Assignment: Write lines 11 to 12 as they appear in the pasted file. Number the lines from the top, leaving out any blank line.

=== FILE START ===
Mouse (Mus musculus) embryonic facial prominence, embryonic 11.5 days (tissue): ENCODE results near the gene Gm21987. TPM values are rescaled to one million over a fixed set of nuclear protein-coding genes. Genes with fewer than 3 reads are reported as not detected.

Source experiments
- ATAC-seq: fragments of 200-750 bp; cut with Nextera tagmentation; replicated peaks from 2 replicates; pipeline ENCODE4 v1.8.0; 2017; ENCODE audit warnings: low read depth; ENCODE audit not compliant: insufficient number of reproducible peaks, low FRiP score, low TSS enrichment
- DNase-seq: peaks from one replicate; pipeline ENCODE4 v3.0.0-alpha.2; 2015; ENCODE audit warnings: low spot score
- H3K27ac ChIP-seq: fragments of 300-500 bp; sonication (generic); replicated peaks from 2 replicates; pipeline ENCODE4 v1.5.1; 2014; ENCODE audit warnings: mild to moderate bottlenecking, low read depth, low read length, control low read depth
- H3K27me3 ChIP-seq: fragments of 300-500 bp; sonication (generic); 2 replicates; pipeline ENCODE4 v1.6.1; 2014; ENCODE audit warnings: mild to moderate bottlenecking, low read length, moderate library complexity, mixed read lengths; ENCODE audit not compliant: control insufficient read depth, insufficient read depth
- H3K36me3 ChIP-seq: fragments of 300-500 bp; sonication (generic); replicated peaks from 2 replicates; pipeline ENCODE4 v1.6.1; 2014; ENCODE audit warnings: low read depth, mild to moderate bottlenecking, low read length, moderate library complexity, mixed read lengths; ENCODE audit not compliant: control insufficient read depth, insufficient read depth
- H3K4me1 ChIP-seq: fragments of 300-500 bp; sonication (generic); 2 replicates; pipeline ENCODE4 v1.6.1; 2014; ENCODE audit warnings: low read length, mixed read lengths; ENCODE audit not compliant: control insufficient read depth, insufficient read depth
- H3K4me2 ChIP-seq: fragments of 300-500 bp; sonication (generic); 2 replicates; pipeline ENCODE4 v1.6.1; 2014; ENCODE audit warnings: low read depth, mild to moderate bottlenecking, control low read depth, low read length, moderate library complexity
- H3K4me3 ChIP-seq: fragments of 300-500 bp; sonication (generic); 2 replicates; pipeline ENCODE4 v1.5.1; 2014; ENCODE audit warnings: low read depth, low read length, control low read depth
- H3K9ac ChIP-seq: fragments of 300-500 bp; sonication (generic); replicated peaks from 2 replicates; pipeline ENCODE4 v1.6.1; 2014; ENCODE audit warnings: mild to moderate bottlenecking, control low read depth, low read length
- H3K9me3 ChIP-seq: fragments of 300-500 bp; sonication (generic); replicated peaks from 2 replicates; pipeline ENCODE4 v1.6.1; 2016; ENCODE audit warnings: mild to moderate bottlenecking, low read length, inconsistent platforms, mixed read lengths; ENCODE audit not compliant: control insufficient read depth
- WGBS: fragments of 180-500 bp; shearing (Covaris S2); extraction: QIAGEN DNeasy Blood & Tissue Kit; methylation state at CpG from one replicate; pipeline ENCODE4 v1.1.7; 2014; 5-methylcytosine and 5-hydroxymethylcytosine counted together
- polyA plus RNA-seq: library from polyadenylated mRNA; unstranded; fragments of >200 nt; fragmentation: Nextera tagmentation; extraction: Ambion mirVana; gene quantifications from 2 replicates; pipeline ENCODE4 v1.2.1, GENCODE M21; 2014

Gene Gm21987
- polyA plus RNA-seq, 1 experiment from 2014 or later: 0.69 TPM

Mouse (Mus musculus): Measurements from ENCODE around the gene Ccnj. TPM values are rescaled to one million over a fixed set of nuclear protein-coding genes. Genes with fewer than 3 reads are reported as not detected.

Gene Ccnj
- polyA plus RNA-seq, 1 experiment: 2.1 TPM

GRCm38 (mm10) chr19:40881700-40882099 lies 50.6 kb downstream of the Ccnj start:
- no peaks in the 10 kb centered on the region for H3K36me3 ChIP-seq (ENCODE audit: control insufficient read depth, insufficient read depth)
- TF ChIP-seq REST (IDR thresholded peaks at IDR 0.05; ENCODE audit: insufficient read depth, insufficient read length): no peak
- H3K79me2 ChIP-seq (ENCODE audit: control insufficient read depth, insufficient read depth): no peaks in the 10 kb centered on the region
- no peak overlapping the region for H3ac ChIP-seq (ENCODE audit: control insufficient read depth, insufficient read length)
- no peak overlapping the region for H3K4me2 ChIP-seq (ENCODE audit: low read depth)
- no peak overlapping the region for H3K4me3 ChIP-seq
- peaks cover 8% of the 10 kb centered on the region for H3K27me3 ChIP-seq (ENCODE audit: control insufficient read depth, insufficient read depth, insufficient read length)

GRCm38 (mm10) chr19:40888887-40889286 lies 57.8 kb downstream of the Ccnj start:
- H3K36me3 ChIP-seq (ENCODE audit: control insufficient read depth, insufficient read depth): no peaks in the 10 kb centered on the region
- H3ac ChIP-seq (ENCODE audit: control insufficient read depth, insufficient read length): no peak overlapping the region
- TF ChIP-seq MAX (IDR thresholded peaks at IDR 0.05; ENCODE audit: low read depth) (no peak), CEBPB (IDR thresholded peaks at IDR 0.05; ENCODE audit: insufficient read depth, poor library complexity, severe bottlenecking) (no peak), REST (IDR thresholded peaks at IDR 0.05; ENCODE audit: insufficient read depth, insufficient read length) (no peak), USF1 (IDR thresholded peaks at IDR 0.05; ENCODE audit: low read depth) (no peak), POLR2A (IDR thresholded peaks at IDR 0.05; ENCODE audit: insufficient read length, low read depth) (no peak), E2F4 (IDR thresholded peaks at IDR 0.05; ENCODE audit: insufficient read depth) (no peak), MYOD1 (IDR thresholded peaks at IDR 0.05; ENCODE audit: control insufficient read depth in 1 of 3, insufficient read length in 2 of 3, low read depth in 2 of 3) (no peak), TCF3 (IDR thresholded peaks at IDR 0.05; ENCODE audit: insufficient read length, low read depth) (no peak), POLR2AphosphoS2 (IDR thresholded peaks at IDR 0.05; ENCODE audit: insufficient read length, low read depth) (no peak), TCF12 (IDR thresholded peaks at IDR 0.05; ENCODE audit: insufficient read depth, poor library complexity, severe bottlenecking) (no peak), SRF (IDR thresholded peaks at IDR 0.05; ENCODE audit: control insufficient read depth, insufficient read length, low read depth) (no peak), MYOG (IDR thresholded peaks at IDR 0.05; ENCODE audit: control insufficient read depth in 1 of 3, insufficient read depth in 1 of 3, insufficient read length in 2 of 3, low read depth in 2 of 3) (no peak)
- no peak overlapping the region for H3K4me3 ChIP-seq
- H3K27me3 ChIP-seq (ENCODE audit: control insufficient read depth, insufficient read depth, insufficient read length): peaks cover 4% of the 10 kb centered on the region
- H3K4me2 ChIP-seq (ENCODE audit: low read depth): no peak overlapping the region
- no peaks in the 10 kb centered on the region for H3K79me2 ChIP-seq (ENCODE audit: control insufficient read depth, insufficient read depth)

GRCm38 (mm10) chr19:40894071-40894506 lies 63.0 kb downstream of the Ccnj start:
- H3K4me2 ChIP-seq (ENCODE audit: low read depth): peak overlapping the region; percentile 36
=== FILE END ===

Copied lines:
- H3K9ac ChIP-seq: fragments of 300-500 bp; sonication (generic); replicated peaks from 2 replicates; pipeline ENCODE4 v1.6.1; 2014; ENCODE audit warnings: mild to moderate bottlenecking, control low read depth, low read length
- H3K9me3 ChIP-seq: fragments of 300-500 bp; sonication (generic); replicated peaks from 2 replicates; pipeline ENCODE4 v1.6.1; 2016; ENCODE audit warnings: mild to moderate bottlenecking, low read length, inconsistent platforms, mixed read lengths; ENCODE audit not compliant: control insufficient read depth